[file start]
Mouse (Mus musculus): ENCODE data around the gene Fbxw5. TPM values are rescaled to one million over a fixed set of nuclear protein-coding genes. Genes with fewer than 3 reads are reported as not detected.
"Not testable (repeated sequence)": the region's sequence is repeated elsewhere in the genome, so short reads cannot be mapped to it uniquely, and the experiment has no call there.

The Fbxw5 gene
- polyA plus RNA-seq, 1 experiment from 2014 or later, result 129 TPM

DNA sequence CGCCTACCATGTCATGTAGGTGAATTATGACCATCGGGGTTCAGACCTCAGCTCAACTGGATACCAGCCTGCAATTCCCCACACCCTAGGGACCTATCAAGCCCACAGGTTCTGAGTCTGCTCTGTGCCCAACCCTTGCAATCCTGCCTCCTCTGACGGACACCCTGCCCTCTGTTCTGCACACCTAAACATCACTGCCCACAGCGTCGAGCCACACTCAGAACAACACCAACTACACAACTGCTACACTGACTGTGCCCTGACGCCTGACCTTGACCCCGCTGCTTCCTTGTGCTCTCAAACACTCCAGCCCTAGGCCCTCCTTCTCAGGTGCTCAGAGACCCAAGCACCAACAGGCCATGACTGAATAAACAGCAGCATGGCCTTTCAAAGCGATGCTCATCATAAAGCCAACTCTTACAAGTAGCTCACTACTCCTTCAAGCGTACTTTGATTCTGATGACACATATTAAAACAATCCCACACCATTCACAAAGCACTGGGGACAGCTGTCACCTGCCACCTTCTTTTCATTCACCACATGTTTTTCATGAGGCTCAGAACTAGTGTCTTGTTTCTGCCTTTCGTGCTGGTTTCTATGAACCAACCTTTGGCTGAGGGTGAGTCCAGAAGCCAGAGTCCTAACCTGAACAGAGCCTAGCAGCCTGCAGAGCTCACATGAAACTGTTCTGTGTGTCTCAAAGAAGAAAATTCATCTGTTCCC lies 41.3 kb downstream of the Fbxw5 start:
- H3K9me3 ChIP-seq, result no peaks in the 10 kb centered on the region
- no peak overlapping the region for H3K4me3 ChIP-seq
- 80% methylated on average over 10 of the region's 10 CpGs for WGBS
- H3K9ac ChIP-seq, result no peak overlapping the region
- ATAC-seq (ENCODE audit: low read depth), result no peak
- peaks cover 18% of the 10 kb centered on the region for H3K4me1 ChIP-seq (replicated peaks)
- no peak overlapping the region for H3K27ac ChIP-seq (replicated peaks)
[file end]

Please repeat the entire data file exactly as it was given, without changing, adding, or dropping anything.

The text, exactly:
Mouse (Mus musculus): ENCODE data around the gene Fbxw5. TPM values are rescaled to one million over a fixed set of nuclear protein-coding genes. Genes with fewer than 3 reads are reported as not detected.
"Not testable (repeated sequence)": the region's sequence is repeated elsewhere in the genome, so short reads cannot be mapped to it uniquely, and the experiment has no call there.

The Fbxw5 gene
- polyA plus RNA-seq, 1 experiment from 2014 or later, result 129 TPM

DNA sequence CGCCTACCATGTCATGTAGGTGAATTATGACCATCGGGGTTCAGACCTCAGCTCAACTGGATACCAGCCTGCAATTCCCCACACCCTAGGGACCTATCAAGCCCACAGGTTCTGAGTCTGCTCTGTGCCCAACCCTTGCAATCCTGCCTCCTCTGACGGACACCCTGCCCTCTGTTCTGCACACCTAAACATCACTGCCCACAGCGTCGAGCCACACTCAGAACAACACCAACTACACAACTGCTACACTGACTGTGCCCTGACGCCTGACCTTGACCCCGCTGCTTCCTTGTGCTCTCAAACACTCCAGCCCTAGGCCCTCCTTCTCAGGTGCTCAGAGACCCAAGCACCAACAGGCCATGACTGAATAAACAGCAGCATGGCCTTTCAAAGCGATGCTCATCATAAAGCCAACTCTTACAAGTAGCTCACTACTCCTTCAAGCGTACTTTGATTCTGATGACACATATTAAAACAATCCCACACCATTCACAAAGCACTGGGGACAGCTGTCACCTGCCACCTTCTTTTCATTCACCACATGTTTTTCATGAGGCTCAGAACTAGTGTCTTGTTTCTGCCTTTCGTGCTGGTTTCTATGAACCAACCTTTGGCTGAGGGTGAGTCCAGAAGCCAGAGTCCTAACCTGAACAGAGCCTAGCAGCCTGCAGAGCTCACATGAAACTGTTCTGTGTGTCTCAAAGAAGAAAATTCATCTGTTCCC lies 41.3 kb downstream of the Fbxw5 start:
- H3K9me3 ChIP-seq, result no peaks in the 10 kb centered on the region
- no peak overlapping the region for H3K4me3 ChIP-seq
- 80% methylated on average over 10 of the region's 10 CpGs for WGBS
- H3K9ac ChIP-seq, result no peak overlapping the region
- ATAC-seq (ENCODE audit: low read depth), result no peak
- peaks cover 18% of the 10 kb centered on the region for H3K4me1 ChIP-seq (replicated peaks)
- no peak overlapping the region for H3K27ac ChIP-seq (replicated peaks)